The Attorney-General of the Federation and Minister of Justice, Lateef O. Fagbemi, has declared the proposed strike action by the Nigerian Labour Congress (NLC) and Trade Union Congress (TUC) as illegal and premature. The statement came following the unions’ announcement on May 31, 2024, declaring an indefinite nationwide strike action starting June 3, 2024.

Key Points from the Attorney-General’s Letter:

  1. Premature Strike Declaration: The Attorney-General highlighted that the strike was declared at a time when the Federal Government and other stakeholders were still negotiating the determination of a new national minimum wage. He emphasized that no new minimum wage had been declared yet, making the strike action premature.
  2. Non-Compliance with Legal Requirements: Fagbemi referenced Sections 41(1) and 42(1) of the Trade Disputes Act 2004 (as amended), which require a mandatory 15-day notice before any strike action. The current strike notice provided by the unions did not meet this legal requirement, rendering the proposed action ineffective and illegal.
  3. International Labour Organization (ILO) Principles: The letter also drew attention to the ILO’s principles on the right to strike, which include prior notice and attempts at conciliation, mediation, and arbitration before any industrial action. The Attorney-General stated that these conditions were not met by the unions.
  4. Court Orders and Ongoing Negotiations: The Attorney-General reminded the unions of an existing interim injunctive order from the National Industrial Court (SUIT NO: NICN/ABJ/158/2023), which restrains the NLC and TUC from embarking on any strike. The order remains binding and has neither been stayed nor set aside.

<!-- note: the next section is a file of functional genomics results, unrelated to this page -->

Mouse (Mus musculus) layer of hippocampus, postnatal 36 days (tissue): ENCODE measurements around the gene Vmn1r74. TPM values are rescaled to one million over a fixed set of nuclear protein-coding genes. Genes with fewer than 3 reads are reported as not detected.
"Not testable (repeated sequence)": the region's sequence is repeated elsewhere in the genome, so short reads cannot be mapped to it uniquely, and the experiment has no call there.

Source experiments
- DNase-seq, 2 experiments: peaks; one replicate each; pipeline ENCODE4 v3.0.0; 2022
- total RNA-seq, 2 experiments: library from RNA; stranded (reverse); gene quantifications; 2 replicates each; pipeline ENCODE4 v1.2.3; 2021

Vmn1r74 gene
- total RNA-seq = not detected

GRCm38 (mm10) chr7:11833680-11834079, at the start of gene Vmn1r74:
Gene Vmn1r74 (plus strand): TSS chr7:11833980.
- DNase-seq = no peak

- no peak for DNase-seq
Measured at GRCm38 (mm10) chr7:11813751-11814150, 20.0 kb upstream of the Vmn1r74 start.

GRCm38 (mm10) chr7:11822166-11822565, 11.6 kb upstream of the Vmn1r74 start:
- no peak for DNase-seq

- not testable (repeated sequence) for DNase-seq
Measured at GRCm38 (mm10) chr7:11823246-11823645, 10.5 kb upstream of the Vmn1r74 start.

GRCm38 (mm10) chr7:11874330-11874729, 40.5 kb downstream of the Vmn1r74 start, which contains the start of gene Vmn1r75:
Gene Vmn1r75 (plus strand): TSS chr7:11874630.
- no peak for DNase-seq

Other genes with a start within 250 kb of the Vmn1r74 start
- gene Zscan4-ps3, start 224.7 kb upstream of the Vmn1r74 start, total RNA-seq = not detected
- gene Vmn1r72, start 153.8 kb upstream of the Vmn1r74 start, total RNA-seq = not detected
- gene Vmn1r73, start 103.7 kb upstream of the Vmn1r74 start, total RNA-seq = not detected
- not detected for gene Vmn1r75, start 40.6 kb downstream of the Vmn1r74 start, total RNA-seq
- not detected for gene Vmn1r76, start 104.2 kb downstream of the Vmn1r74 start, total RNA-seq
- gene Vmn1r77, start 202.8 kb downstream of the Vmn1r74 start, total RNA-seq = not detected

5. Memorandum of Understanding (MOU): Following the removal of fuel subsidies, a Memorandum of Understanding (MOU) was signed on October 2, 2023, between the government and the labour unions to mitigate adverse effects. The MOU includes provisions for wage adjustments, setting up a minimum wage committee, and other incentives. The unions had committed to adhere to social dialogue in all future engagements.
  6. Call for Dialogue and Negotiation: The government reiterated its commitment to resolving issues through dialogue and urged the unions to reconsider their strike action. The Attorney-General emphasized that a continued negotiation meeting has been adjourned to a date to be communicated to all parties involved.

Government’s Appeal:

The Attorney-General urged the unions to adopt a more conciliatory and patriotic approach by returning to negotiation tables. He warned that proceeding with the strike would result in avoidable hardships for Nigerians and contravene existing legal frameworks.

The federal Government through the Minister for Information had early declared the demands of Labour as unsustainable.

This development marks a significant moment in Nigeria’s industrial relations, as the government seeks to balance workers’ welfare with national economic stability.


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